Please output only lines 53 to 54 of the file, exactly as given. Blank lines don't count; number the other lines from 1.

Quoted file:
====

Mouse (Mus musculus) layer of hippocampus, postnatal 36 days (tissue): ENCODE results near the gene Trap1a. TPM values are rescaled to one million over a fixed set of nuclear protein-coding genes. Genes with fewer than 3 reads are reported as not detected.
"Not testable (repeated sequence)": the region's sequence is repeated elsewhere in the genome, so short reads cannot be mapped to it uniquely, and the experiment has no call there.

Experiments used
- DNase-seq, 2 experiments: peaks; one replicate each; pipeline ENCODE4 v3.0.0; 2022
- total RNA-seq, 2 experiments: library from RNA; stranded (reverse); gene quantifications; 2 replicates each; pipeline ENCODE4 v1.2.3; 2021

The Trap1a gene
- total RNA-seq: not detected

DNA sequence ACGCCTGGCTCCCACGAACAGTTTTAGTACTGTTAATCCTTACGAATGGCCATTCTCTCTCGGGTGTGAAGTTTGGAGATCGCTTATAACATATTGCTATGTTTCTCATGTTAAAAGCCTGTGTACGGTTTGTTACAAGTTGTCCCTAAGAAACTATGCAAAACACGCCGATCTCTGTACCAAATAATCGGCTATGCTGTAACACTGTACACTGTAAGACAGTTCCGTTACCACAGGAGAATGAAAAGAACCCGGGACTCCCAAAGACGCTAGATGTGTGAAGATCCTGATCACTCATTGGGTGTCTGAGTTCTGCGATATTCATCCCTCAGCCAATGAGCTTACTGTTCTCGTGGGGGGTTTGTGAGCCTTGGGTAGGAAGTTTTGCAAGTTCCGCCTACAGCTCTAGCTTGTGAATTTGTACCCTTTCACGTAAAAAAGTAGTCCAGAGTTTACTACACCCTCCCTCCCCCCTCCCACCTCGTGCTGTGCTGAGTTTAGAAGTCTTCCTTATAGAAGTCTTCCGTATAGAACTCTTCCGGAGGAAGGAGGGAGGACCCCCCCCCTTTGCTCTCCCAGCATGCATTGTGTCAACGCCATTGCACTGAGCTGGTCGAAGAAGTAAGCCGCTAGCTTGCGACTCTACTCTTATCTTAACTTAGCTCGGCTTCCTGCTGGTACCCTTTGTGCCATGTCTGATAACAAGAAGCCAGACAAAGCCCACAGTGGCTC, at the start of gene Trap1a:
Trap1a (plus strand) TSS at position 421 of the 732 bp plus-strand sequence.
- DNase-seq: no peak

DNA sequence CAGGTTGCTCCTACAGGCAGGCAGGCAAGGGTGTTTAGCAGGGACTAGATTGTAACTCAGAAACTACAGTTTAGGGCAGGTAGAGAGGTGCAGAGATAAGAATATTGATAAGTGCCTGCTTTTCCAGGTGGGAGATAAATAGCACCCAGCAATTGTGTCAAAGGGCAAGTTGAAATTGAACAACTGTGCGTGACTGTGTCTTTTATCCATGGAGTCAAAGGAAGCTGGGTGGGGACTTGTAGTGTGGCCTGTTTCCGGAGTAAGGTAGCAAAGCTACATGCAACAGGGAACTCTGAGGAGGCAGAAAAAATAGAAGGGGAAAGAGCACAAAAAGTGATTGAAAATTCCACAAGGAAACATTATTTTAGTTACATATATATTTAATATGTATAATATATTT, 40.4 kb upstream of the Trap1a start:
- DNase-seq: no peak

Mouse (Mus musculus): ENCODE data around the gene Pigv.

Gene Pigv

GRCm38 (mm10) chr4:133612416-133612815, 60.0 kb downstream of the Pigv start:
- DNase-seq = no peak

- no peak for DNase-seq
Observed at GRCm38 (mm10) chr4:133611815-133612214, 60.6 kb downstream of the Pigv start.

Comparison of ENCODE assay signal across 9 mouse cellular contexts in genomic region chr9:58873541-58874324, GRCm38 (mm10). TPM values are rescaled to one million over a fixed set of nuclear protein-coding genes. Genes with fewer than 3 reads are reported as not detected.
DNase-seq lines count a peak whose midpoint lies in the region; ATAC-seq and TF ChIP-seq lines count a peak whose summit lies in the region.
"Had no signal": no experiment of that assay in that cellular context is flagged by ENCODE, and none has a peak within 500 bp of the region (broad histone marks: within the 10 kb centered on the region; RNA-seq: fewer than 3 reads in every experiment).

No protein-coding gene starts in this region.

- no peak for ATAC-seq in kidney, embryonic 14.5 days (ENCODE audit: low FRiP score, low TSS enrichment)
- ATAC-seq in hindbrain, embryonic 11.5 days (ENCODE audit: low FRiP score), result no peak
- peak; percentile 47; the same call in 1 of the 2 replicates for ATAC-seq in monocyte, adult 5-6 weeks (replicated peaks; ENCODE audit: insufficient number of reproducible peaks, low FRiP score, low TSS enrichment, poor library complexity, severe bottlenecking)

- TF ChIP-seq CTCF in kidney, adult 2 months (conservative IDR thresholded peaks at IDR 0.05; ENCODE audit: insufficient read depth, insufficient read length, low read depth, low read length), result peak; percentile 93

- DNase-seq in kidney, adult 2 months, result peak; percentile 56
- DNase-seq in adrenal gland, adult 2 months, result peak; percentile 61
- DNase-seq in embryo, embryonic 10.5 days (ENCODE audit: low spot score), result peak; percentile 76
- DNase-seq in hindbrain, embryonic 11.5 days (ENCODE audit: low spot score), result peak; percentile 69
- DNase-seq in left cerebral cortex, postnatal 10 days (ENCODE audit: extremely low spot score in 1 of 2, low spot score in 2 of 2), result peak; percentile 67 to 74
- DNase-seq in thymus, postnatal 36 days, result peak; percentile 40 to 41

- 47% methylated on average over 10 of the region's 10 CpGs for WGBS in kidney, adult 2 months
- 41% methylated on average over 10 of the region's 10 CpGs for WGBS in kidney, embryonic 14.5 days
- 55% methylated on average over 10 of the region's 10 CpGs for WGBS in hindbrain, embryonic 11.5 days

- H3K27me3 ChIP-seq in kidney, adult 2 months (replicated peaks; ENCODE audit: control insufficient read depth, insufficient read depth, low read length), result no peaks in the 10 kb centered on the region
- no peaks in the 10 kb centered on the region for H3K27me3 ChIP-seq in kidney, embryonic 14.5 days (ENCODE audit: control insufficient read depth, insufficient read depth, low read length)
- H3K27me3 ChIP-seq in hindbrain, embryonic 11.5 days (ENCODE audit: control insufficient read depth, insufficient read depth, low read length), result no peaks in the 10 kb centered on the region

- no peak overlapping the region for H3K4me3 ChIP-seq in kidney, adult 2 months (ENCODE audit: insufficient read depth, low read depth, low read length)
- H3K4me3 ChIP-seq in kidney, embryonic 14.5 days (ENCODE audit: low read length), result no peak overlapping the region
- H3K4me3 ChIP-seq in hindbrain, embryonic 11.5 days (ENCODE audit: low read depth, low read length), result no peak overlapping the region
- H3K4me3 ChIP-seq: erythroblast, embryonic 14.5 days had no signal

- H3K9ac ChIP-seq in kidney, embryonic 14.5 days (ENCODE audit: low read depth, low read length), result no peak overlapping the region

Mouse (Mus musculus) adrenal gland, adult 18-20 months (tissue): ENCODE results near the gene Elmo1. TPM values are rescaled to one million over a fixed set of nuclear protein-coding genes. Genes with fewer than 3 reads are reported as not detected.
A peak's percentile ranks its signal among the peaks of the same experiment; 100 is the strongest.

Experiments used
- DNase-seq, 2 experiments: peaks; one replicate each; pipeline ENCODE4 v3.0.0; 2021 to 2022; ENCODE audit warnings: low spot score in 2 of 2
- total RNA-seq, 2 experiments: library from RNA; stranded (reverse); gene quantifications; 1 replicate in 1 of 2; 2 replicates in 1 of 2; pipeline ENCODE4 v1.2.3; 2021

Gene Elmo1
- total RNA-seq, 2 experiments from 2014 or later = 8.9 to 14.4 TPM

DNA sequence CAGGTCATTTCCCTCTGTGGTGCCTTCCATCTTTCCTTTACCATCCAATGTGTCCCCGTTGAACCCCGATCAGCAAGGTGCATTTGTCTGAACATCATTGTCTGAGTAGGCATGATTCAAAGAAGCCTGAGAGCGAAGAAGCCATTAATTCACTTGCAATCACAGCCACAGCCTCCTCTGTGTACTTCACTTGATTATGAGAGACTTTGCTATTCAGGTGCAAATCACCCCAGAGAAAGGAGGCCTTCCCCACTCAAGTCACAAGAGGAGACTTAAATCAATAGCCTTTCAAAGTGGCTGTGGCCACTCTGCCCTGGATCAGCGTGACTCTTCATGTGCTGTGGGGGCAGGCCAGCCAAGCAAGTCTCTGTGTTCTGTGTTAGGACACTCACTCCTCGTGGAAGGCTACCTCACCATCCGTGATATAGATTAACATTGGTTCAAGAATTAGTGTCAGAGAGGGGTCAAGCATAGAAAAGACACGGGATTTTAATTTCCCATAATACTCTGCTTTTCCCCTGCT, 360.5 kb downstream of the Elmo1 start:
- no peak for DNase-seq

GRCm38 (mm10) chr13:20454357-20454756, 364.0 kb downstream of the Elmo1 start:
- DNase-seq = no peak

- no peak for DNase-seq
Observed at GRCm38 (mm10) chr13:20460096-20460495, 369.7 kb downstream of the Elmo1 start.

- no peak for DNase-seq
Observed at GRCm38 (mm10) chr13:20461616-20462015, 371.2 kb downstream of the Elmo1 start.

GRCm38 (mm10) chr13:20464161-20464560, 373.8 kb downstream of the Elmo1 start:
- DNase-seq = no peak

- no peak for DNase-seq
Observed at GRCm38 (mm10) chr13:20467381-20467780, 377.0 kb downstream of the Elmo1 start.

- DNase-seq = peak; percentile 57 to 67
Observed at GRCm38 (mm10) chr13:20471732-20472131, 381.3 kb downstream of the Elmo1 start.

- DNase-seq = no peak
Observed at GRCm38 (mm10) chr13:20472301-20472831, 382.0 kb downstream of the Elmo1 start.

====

GRCm38 (mm10) chr13:20454357-20454756, 364.0 kb downstream of the Elmo1 start:
- DNase-seq = no peak